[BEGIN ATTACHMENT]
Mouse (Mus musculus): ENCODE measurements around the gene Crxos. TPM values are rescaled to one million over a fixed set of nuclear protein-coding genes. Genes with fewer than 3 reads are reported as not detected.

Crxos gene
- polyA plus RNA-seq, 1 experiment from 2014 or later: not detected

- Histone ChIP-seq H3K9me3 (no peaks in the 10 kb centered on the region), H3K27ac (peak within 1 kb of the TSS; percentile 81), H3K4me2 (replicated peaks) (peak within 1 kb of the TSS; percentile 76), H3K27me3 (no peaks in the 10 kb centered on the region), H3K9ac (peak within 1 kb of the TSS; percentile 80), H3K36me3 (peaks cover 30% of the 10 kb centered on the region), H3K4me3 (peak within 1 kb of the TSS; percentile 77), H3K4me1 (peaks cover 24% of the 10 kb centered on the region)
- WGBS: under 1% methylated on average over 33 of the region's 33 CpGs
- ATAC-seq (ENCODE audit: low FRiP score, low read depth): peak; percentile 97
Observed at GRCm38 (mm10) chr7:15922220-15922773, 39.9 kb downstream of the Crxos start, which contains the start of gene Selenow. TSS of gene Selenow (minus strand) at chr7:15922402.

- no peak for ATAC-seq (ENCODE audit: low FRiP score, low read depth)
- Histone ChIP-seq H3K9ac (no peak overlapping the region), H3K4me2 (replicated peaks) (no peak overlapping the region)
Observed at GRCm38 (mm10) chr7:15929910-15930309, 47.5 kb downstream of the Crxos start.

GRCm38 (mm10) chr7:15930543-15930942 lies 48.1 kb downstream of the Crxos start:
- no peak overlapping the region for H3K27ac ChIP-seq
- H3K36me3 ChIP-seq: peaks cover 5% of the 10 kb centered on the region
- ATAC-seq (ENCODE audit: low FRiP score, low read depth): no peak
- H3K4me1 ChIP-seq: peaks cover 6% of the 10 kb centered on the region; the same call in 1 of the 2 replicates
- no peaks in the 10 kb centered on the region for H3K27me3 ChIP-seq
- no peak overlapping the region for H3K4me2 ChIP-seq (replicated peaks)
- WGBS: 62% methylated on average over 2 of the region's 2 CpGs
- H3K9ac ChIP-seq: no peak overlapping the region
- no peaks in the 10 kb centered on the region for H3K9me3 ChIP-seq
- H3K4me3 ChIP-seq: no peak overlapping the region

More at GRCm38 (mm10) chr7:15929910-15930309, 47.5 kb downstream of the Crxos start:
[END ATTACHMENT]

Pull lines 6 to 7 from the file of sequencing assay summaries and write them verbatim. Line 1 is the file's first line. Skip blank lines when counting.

- ATAC-seq (ENCODE audit: low FRiP score, low read depth): peak; percentile 97
Observed at GRCm38 (mm10) chr7:15922220-15922773, 39.9 kb downstream of the Crxos start, which contains the start of gene Selenow. TSS of gene Selenow (minus strand) at chr7:15922402.